Monday 23 February 2015

Biosciences Seminar Speaker - 26/02/2015

Biosciences Seminar Series - Winter 2015
26 February 2015 - 1pm - Zoology Museum (Wallace 129)

Climate change impacts in marine ecosystems: a global meta-analysis

Dr Pippa Moore


What effects do humans have, or will have, on marine biodiversity and marine ecology? Can we mitigate the negative impacts, for example of climate change, by using novel material design and marine engineering? Answering these questions is one of the main aims of the research group of our next seminar speaker, Dr Pippa Moore. Pippa is a marine community ecologist and reader in marine ecology at the Institute of Biological, Environmental and Rural Sciences at Aberystwyth University, interested especially in the ecology of rocky reefs and seagrass meadows.

Studies across taxa, habitats and biogeographic provinces have demonstrated that marine systems are already responding to increases in sea surface temperature (SST). In this talk I will focus on the outcomes from a 4-year project that collated and analysed environmental and biological data at a global
scale to determine how sea-surface and air temperatures have changed in both space and time, how marine biological systems have responded to these changes and how this compares with changes observed on land. Finally I will discuss how novel metrics of climate change, such as the velocity of climate change, can potentially provide insights for marine spatial management planning and climate adaptation.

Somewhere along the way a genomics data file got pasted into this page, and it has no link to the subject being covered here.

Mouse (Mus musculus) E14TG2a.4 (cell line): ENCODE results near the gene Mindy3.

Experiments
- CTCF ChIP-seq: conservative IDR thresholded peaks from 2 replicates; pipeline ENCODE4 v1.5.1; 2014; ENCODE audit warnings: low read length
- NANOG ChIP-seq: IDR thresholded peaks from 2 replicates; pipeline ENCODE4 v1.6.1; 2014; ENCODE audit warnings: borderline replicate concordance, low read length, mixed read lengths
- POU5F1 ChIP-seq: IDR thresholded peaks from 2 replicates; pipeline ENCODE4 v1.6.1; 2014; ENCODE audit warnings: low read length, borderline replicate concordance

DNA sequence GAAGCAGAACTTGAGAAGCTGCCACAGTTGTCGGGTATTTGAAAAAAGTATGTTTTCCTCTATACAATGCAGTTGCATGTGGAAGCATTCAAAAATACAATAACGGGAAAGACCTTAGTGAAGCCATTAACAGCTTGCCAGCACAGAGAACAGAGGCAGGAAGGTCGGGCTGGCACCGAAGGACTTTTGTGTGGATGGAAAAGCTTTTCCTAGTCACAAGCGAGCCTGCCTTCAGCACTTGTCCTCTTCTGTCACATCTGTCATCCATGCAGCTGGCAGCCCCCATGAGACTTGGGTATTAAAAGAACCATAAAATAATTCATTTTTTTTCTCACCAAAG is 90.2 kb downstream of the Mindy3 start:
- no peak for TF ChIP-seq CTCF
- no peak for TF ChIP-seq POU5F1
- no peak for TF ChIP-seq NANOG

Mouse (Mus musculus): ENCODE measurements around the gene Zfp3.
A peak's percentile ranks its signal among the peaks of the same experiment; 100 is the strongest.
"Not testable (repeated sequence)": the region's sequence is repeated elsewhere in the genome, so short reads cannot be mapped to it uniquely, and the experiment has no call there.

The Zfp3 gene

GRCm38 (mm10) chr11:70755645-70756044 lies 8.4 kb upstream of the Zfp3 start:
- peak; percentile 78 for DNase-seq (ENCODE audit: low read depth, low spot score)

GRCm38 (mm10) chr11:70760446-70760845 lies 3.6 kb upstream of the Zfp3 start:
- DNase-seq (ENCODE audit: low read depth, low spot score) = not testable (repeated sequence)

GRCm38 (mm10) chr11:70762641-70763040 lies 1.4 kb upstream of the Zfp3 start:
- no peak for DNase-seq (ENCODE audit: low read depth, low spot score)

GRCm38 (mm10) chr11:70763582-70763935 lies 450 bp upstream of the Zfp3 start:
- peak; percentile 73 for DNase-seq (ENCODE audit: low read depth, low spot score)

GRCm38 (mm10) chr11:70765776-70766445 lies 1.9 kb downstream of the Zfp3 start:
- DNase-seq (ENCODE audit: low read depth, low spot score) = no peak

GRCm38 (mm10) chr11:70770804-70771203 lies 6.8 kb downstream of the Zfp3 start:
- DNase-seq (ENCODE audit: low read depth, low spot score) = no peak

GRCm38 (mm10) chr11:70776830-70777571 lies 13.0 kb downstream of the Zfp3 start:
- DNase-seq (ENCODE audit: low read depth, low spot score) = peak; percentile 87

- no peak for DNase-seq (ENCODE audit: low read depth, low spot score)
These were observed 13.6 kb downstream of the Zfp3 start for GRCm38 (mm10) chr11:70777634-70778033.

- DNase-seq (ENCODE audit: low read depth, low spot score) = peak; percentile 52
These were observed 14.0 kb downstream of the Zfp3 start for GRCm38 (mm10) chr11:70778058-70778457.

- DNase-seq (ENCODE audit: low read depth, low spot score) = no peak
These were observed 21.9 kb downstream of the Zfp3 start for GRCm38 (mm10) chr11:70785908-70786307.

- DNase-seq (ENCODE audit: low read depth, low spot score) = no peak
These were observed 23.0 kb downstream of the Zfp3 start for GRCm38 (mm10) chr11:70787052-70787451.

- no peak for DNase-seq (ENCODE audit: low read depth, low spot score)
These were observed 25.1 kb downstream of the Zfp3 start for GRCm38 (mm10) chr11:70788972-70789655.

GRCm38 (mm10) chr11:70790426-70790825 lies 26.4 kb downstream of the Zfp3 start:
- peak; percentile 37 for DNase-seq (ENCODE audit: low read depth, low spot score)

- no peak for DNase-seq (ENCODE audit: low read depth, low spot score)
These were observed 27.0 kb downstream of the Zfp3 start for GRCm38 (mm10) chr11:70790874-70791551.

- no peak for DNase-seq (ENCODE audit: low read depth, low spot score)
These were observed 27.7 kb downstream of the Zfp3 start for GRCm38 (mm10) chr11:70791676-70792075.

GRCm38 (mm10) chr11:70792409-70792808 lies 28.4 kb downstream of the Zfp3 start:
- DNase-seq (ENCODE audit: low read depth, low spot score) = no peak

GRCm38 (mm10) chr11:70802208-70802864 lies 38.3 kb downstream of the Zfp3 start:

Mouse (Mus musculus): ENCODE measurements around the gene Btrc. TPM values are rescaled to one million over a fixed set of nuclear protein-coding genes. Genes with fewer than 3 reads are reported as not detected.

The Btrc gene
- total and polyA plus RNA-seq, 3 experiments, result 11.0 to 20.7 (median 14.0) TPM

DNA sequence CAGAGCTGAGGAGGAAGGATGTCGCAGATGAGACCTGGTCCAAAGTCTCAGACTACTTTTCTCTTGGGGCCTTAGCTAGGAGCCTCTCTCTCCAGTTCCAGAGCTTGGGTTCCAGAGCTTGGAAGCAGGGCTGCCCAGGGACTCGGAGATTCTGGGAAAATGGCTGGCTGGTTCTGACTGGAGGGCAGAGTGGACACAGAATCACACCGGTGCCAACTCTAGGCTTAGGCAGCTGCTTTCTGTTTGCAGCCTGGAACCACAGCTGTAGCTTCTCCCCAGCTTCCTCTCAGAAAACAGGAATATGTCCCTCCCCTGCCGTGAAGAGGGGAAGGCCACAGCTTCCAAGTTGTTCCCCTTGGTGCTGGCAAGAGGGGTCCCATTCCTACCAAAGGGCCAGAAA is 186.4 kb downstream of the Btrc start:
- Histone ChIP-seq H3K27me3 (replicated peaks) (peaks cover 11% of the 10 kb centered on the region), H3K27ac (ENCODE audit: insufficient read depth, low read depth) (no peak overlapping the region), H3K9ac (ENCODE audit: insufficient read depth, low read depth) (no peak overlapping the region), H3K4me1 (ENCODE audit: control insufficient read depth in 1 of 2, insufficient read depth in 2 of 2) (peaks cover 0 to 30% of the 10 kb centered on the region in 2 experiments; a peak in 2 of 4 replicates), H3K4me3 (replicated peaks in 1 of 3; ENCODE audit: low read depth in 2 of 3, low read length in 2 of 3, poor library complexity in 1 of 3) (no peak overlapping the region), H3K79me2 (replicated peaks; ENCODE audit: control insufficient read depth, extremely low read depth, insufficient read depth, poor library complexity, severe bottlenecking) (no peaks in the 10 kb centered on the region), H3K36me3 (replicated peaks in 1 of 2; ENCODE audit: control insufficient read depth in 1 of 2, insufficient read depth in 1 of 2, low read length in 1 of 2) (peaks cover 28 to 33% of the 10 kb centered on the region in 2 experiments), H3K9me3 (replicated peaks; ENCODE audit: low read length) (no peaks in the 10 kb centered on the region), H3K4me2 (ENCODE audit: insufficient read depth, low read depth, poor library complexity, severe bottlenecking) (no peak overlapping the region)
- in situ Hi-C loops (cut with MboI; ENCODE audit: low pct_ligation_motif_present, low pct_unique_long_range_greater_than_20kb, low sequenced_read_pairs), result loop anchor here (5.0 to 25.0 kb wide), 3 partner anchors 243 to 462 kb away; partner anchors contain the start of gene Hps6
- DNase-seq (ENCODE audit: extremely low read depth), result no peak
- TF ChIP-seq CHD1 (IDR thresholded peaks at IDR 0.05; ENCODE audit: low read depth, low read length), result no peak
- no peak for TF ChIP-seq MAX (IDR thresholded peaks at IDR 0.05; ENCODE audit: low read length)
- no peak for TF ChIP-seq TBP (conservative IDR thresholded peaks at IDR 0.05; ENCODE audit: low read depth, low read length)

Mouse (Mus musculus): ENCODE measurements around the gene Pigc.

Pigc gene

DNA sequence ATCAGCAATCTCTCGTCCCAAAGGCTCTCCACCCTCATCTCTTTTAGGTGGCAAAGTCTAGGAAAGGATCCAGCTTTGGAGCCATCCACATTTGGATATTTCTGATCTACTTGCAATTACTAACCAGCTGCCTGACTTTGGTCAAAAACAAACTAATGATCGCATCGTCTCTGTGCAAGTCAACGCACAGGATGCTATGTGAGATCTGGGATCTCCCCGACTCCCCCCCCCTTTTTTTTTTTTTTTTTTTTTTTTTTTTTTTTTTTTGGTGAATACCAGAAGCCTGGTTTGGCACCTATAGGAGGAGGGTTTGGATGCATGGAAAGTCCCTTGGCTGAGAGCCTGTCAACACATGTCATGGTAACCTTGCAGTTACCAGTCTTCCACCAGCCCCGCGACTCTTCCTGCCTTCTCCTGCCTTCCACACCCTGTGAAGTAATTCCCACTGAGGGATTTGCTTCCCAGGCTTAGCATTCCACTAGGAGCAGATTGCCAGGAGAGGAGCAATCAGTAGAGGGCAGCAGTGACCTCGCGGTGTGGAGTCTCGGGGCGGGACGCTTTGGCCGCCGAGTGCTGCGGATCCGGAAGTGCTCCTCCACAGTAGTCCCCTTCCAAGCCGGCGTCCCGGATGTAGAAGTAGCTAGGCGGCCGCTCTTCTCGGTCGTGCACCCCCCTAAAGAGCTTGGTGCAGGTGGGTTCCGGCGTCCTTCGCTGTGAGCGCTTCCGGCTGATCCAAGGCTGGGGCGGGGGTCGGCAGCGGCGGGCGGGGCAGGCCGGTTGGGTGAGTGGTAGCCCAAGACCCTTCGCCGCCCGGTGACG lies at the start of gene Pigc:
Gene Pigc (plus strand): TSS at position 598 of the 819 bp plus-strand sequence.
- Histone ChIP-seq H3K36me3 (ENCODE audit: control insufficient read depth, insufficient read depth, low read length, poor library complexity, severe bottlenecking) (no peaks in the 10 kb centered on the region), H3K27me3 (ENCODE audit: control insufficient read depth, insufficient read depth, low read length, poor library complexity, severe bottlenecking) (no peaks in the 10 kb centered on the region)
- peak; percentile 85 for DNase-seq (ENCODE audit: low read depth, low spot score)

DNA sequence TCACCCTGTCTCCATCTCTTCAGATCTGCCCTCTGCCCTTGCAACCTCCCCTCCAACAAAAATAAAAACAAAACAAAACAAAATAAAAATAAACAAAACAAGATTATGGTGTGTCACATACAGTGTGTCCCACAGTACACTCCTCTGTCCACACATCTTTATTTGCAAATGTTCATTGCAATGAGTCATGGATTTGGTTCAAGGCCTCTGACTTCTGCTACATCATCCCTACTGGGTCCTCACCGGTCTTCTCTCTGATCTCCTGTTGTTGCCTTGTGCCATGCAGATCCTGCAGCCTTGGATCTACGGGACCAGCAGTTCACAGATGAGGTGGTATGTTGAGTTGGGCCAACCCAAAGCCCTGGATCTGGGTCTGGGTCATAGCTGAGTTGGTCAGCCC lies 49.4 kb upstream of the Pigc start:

Hope to see many of you - everyone most welcome to attend!

Tuesday 17 February 2015

Science Club Series - 19/02/2015

Biosciences Science Club Series - Lent term 2015
19 February 2015 - 1pm - Zoology Museum (Wallace 129)

Biological oceanographic processes in the Ross Sea, Antarctica: Paradigms lost?

Prof. Walker O. Smith, Jr.

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Our Science Club Series continues with a seminar by Prof. Walker Smith Jr. - a marine scientist interested in understanding what controls phytoplankton growth in the ocean, e.g. the role of iron, and how this affects the carbon pool and carbon fluxes. Furthermore, Walker uses new technology, such as gliders, to understand oceanographic processes, for example the linkages between the spatiotemporal dynamics of phytoplankton blooms, macrozooplankton  and fish distributions, and penguin foraging hotspots.

The Ross Sea is one of the most important regions in the Southern Ocean, contributing significantly to the biogeochemical cycles and supporting a diverse and abundant food web, characterized by the world’s largest Adélie and Emperor Penguin colonies and supporting massive numbers of baleen whales, pelagic birds and seals.  

Photo by A. Shields
Its phytoplankton and primary productivity have been characterized as having a unimodal peak in late December dominated by the haptophyte Phaeocystis antarctica, after which the haptophyte biomass disappears and is replaced by diatoms. 

Irradiance limits growth in spring, but iron limitation is common in summer.  Vertical flux is substantial, and largely driven by aggregate formation.  Characteristics of these “paradigms” are described.  

image from:
Recent data using new and novel technologies have forced us to re-evaluate some basic features of these concepts.  Specifically, the importance of episodic events may be important in both vertical flux and phytoplankton growth. Furthermore, while iron is reduced to low (and apparently limiting) concentrations, phytoplankton growth continues for substantial time periods after Fe becomes reduced.   The role of zooplankton vertical flux can also be important during restricted times.  

The results of numerical models predicting future (+50 and +100 years) conditions suggest that drastic oceanographic and food web modifications will occur, with relatively unpredictable effects for higher trophic levels and biogeochemical cycles.